One of the few epiphanic moments in the film is when Martin gifts his adopted son a toy car. Before this, Joseph only interacted with society from the sideline, peering through his room window as other children played. This gesture symbolised Joseph’s freedom to move beyond the confines of his room to play outside like the others. In a way, it metaphorically informs the audience that people like him – people with albinism – can and should be seen.
(Read more: How Africa is Turning Against People with Albinism )
On a few occasions, Jule’s acting falls short. Portraying a mother whose child’s appearance draws public attention comes with huge demands, and her facial and verbal expressions are sometimes flat, failing to safely anchor the conflicting emotional depth her role requires. Chileshe and Zulu’s acting, however, match the emotional requests of their distinct role. Joseph is surprisingly played by a girl, and Kaabo’s acting in this bildungsroman drama is deserving of excessive laurels. There is a carefulness in her relationship with people around her. The caution instils a tenderness into the conversations Joseph has with his friend, Sharon (Chipego M. Mwiinga), his mentor, Mad Man, and his parents. Kaabo’s acting carries the well-informed posture of one well-attuned to the subtle and verbal demands of her role. Although there is a sizeable and noticeable reluctance in Joseph’s attitude, which shows in his fright around people, there is always a slew of courage and determination in his words and actions.
Miles away from any trace of modernity, where there is little access to well-founded education, and to electricity paired with TV programs that connect its inhabitants to the world, one would think that the working class are the only groups that perpetuate stereotypes. But as shown in Can You See Us? the wealthy and elite also abhor these archaic beliefs. Martin and Sharon represent the working class, while Kennedy and his wife are the elite. The film alternates between these opposite social and economic groups in an oratory manner, lecturing viewers that stereotypes are not only peddled by certain social classes. It is a part of human existence, and depending on an individual’s level of exposure, a child can be nurtured with harmful stereotypes.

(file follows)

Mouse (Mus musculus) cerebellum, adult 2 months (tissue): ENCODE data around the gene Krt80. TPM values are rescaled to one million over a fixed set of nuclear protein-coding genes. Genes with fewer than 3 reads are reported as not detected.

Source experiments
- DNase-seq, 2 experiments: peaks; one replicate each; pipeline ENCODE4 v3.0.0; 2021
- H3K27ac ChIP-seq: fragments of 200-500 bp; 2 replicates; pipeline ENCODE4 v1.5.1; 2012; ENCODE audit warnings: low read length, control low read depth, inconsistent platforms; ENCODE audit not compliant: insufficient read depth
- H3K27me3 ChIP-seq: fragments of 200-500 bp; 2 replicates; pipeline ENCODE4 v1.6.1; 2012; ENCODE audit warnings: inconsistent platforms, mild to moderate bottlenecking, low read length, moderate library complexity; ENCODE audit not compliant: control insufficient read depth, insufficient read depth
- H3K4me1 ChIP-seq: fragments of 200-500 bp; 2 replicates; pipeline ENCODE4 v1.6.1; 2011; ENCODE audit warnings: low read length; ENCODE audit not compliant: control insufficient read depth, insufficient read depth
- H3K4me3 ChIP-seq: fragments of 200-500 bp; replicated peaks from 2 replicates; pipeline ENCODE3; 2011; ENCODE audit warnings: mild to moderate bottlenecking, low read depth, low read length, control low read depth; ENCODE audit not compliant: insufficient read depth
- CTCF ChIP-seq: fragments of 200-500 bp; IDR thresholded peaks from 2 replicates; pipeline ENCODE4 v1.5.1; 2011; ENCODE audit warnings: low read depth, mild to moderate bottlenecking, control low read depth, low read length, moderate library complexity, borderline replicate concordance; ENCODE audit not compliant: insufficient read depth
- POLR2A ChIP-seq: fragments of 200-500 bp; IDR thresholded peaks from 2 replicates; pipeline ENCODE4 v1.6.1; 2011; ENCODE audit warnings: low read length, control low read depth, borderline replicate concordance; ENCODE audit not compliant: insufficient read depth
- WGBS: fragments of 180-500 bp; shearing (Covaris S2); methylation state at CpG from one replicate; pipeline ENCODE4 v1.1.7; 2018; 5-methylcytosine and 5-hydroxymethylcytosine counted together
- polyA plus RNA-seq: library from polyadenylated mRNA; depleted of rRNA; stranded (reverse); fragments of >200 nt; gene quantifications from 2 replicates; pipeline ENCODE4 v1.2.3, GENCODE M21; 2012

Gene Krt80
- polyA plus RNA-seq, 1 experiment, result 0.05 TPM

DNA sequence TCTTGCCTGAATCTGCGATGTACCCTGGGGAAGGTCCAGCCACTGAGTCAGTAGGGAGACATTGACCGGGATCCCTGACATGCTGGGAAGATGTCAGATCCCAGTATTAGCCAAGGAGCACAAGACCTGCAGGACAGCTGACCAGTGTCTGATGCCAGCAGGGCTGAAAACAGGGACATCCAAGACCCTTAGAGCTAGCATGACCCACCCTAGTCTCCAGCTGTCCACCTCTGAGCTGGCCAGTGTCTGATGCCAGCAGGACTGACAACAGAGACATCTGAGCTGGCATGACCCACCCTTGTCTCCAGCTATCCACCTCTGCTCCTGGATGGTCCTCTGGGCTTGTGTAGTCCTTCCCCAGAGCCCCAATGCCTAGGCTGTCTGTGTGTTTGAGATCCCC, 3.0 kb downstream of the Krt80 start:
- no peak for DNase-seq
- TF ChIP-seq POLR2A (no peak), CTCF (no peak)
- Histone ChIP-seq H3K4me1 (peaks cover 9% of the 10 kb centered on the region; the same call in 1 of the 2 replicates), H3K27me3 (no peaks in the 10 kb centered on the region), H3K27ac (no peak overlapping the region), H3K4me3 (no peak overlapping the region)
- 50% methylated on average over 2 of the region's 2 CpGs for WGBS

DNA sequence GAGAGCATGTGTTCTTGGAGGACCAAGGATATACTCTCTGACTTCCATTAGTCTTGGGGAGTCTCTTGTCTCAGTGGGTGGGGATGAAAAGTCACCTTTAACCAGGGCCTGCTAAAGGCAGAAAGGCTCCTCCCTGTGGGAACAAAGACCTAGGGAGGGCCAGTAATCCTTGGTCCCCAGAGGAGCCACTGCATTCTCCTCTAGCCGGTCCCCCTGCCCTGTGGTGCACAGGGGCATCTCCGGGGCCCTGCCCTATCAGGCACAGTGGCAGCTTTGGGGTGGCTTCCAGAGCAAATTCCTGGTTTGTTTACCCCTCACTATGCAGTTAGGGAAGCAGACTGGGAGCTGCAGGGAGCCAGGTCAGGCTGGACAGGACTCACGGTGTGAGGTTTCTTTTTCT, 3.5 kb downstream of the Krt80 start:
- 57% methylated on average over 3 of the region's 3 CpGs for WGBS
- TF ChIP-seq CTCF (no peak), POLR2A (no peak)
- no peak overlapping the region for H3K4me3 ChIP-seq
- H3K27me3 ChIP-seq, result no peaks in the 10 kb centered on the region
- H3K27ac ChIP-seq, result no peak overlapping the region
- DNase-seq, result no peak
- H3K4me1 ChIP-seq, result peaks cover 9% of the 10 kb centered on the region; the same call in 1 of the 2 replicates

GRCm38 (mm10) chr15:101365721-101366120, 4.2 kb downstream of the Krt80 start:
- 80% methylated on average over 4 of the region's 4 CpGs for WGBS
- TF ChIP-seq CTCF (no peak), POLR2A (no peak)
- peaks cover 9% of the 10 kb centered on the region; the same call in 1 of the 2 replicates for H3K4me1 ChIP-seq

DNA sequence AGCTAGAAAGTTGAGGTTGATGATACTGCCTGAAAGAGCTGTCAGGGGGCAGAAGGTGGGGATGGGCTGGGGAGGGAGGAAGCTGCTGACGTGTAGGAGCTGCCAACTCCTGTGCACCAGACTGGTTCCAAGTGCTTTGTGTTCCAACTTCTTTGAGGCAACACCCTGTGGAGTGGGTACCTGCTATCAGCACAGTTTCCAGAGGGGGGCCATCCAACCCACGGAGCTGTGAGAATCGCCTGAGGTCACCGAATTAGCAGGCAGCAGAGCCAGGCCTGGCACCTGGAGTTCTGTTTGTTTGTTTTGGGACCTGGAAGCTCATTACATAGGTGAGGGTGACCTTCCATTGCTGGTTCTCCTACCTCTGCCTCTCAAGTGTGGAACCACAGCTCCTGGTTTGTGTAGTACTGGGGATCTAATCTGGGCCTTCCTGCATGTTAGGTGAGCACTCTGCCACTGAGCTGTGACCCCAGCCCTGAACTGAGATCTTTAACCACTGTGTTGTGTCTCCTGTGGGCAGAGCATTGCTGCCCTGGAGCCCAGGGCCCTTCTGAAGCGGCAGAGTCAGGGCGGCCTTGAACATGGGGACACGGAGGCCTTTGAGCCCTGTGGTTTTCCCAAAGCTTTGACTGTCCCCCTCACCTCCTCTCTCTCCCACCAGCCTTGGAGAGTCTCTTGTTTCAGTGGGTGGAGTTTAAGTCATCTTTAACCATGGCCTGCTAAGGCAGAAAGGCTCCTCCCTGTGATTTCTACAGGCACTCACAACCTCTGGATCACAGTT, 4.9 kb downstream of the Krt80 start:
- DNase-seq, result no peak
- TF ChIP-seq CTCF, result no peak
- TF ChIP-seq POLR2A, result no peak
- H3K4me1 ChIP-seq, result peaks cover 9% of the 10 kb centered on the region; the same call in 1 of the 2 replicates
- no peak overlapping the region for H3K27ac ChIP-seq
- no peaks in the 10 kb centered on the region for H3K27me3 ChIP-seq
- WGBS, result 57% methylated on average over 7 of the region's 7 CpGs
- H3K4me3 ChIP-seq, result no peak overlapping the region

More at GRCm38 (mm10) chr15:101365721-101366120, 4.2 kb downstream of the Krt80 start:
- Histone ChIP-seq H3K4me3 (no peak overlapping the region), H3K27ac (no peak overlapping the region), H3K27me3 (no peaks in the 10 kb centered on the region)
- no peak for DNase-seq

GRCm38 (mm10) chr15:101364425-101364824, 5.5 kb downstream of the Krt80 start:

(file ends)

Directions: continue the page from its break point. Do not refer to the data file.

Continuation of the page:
Can You See Us? is one of those few films that espouses multiple layers of meaning. What proves elusive reveals itself with ease on repeated watch. The title of the film also offers different meanings when one replaces the interrogative tone of the title – the question mark – with a declarative timbre. On one hand, for Africans with albinism, it says, we are here to stay. On the other, for filmmakers from Zambia, it is to announce their presence. The title poses as a public declaration. In spotlighting the daily experiences of Africans living with albinism in a conservative society, Can You See Us? encourages empathy toward people with albinism. Through its empathetic representation, the film passes a poignant point to society for Africans with albinism. Thus, in its compassionate approach to telling the story of Joseph, the film subtly instructs viewers to do away with stereotypes.
(Can You See Us? is currently streaming on Netflix)
Seyi Lasisi is a Nigerian student with an obsessive interest in Nigerian and African films as an art form. His film criticism aspires to engage the subtle and obvious politics, sentiments, and opinions of the filmmaker to see how it aligns with reality. He tweets @SeyiVortex.